WL: [00:20:36] That’s awesome. Yeah, for sure think of it as a meditative process.

JM: [00:20:40] Yeah, it’s exciting to you know, and just knowing that from beginning to end. I was able to just follow the process is it’s nice. It’s humbling too, you know.

WL: [00:20:50] Absolutely.

JM: [00:20:51] Yeah, it helps me focus more on like what I want to do better next, too. So it’s all trial and error in the long run. So just go with the flow of that.

WL: [00:20:59] Definitely, definitely makes sense. That’s really cool. Have you thought of branching into other photographic types of work?

JM: [00:21:06] What do you mean exactly, like subjects?

WL: [00:21:10] You know, that’s a great question. I probably should have asked a more clear question. I mean, I’ve seen a lot of different types of photographic processes. So I guess different ways of developing film or collaging photographs.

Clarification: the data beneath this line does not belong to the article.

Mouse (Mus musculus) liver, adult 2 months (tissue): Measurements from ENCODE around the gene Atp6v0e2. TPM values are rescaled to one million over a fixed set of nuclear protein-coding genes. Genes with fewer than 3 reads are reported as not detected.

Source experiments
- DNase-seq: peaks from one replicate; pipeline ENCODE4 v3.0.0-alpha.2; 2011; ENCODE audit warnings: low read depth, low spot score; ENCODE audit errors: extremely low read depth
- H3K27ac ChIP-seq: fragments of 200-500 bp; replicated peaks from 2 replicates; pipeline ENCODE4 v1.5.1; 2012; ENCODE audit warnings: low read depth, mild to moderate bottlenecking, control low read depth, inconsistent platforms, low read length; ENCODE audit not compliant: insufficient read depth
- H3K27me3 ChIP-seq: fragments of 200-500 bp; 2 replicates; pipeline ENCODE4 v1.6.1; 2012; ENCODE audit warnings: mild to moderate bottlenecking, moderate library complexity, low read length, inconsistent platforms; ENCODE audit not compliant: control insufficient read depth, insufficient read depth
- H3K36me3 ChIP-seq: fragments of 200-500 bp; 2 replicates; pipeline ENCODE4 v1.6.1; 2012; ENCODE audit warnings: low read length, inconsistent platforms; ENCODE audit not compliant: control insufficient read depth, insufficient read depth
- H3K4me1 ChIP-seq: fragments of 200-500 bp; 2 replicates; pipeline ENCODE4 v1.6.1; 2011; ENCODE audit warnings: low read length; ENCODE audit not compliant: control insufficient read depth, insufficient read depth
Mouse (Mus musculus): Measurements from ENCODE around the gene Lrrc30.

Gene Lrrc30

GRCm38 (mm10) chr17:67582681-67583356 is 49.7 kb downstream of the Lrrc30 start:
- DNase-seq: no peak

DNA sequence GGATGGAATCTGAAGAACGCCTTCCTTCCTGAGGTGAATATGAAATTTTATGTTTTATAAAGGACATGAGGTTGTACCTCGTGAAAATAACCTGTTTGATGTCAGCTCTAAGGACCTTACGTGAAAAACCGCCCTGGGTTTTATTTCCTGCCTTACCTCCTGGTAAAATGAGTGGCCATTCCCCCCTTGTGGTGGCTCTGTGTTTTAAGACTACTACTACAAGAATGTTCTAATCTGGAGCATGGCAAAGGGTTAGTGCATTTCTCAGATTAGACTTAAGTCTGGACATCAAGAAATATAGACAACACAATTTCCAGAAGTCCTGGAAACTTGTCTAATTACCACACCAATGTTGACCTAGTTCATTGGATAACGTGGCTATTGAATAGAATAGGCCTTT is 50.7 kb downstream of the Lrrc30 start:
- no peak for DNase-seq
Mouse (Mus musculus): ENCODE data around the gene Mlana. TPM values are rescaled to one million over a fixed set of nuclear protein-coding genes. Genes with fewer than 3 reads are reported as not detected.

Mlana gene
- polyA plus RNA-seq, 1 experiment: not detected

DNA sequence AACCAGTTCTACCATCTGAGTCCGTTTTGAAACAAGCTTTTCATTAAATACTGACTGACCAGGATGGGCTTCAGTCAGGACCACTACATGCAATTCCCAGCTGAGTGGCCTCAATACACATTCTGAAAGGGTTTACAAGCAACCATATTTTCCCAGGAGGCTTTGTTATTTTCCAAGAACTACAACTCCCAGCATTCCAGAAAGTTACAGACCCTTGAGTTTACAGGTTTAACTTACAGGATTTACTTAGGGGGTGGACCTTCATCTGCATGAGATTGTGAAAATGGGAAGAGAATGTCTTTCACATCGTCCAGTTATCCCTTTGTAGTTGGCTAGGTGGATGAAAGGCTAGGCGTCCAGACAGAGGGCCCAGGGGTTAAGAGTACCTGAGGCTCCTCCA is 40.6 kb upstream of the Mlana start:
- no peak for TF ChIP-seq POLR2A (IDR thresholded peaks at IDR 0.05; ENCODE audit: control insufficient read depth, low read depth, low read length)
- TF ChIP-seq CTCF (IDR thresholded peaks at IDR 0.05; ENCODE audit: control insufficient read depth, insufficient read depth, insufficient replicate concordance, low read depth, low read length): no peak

JM: [00:21:29] Oh yeah, those are fun too.

WL: [00:21:30] Drawing over photographs, I don’t know!

JM: [00:21:34] Yeah, I’ve only painted on like a few photos. I like that kind of idea. I thought I was going to do more of a series with that, I may come back to that. So that’s fun. Collages, I’ve seen that. I haven’t really been drawn to that too much, but I have a great appreciation for it. Definitely, but more or less, I know regardless like of where I am now and where I’ve been it’s just you’re constantly growing, you know, that’s the great thing and the only way is if you challenge yourself you do something a little bit differently.

WL: [00:22:04] Absolutely.

JM: [00:22:05] And that’s the exciting part about this. You don’t ever reach a certain level and you just keep going.

WL: [00:22:10] Absolutely. Absolutely. It’s true. And you’re really doing like marvelous work!

JM: [00:22:15] Thank you so much.

WL: [00:22:16] I’m super impressed by it.